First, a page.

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Boko Haram demands N28m for 52 Adamawa abductees

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UN says insecurity cuts 3.7m people from food, others in N’East

Boko Haram terrorists have demanded N28 million as a ransom for the 52 residents of Kwapre community in Hong Local Council in Adamawa State, who were abducted a month ago in a raid.

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During the deadly raid, many houses and other properties were destroyed.

The Guardian learnt that majority of the abductees were women and children.

The Head of Kwapre, Joel Kulaha, urged President Muhammadu Buhari to help rescue the abductees, noting that the villagers were hamstrung by finance.

“We have lost almost everything to the attack,” he lamented.

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All the ward heads of Kwapre, Sabon Gari, Kwapre Central, Hayin Rafi and Unguwan Masalaci appreciated Governor Umaru Fintiri for sending the House of Assembly Speaker, Aminu Abbas, to condole them.

They urged the governor to do everything possible to secure the release of their relations, saying: “Our situation calls for concern and immediate intervention.”

STILL on insecurity, the United Nations Office for the Coordination of Humanitarian Affairs (UN-OCHA) has said that 3.7 million people have been deprived of food and protection in the North East.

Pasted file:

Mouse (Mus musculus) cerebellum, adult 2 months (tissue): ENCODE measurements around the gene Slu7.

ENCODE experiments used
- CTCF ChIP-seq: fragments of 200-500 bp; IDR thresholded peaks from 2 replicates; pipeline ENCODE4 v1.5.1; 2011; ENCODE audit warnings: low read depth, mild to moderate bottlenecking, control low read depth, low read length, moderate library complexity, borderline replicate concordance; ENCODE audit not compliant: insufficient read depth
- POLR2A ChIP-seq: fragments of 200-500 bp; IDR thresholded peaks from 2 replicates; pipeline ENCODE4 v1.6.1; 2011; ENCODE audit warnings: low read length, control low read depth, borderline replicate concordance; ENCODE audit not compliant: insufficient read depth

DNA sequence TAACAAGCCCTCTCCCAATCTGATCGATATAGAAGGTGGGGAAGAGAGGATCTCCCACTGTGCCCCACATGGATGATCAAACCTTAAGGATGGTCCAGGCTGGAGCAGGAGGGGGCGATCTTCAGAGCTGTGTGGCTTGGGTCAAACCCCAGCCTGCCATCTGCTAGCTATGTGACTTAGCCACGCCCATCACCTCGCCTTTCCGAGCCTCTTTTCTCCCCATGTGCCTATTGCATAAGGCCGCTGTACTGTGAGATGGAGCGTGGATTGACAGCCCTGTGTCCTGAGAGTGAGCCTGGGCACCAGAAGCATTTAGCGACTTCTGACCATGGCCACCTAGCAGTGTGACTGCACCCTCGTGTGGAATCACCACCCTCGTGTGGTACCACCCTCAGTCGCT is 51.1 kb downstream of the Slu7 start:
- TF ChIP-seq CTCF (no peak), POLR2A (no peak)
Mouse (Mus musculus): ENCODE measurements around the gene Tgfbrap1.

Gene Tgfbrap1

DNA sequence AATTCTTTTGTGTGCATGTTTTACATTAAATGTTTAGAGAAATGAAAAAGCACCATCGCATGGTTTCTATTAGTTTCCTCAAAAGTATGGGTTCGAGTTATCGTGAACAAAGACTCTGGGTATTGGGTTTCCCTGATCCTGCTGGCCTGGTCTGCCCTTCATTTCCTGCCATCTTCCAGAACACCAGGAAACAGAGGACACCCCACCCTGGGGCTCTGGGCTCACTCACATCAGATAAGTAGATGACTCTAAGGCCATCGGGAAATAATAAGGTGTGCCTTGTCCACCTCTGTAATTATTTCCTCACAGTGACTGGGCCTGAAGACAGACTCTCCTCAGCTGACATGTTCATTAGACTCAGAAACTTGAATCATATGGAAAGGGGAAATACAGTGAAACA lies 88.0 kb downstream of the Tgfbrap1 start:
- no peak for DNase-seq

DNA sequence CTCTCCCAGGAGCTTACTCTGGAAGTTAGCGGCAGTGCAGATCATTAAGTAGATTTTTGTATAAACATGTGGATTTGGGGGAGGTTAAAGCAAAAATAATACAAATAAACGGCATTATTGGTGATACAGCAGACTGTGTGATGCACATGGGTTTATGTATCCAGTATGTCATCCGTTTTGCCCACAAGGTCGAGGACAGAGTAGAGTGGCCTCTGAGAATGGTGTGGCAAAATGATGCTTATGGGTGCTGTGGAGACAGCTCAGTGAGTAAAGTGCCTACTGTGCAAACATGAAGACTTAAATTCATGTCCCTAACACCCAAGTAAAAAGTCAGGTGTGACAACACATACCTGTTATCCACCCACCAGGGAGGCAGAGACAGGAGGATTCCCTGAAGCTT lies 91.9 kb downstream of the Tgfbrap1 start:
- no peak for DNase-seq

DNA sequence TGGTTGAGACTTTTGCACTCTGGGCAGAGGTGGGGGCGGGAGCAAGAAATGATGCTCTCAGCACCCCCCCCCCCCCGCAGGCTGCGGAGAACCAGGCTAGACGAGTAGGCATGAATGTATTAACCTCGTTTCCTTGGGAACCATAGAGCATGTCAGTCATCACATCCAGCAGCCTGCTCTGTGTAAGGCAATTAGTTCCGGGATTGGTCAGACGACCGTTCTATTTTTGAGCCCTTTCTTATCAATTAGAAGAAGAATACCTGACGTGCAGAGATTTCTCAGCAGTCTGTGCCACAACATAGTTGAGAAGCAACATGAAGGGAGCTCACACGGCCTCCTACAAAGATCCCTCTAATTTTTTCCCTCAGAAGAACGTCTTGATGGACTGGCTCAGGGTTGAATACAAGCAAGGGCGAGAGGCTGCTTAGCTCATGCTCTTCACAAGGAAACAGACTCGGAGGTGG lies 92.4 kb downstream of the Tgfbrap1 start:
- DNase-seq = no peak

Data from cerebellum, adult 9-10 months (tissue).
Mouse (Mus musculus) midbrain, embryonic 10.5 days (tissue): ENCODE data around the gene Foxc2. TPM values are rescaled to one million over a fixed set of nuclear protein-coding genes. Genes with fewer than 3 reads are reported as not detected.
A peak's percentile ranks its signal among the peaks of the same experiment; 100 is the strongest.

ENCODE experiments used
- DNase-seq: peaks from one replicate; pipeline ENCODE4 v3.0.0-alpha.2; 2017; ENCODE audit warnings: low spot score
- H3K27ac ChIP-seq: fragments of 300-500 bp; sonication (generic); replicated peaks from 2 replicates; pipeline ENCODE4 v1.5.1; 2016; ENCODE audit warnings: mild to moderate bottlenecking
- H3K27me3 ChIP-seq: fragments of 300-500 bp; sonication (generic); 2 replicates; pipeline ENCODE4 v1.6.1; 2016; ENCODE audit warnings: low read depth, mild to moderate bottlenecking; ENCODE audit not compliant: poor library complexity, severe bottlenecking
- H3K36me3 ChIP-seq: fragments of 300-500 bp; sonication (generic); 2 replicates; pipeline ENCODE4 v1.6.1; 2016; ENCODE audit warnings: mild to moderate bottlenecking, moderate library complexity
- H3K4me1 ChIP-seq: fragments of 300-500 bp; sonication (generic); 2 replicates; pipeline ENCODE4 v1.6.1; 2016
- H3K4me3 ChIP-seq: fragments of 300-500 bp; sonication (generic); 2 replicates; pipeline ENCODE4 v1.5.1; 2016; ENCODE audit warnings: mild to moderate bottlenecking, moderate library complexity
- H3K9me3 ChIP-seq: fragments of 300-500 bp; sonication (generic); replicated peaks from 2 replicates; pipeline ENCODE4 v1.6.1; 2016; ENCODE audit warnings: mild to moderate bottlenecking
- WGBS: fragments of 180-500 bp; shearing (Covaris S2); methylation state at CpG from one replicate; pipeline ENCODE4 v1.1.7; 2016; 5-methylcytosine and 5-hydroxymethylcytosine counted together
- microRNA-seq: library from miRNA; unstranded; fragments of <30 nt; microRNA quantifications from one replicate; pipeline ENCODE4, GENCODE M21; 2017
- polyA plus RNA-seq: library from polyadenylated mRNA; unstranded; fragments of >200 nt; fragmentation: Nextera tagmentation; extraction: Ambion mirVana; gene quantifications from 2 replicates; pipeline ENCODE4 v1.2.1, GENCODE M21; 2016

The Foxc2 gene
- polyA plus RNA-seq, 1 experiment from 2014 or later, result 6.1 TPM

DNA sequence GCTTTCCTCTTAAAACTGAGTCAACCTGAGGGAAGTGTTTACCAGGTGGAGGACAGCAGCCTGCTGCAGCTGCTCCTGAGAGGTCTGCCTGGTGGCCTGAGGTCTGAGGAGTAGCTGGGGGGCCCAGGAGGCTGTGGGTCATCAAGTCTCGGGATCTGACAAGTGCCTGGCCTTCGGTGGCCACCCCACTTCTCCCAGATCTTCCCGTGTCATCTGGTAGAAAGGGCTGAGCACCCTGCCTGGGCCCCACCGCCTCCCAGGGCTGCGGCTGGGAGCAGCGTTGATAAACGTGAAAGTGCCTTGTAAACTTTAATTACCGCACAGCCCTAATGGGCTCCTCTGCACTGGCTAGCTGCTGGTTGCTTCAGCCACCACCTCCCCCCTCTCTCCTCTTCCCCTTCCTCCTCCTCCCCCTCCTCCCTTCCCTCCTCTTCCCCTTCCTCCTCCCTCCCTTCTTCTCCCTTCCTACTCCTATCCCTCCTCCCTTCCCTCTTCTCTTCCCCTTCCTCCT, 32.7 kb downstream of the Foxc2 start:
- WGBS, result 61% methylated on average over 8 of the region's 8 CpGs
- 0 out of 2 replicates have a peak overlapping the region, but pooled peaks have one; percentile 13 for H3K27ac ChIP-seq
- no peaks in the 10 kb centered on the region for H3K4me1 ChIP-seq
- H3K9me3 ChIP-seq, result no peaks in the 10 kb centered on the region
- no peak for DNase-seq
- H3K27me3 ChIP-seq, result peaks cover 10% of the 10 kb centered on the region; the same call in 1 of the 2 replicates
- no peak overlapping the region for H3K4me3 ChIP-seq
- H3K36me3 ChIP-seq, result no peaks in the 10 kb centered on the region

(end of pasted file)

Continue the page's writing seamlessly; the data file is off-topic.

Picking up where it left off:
The UN raised the alarm yesterday in its first quarter of the 2021 Dashboard released in Maiduguri, the Borno State.

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“North East Nigeria has reached an alarming level of food insecurity and hunger,” the Dashboard declared, adding that 5.1 million people were projected to be critically food-insecure during the lean season of June to August 2021.

It said that out of the 4.3 million people targeted, only 1.4 million were reached with food and non-food items.

On people’s inaccessibility to food, it said: “Only 689,000 displaced persons in camps were reached, while 86,000 returnees and 661,000 people in host communities had access to the distributed food items.”

It noted that 62 per cent of reached people with food were children, while the response trend of funding ($354 million) also fell from nine per cent in January to six per cent in March this year.

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AdamawaBoko HaramBuhari
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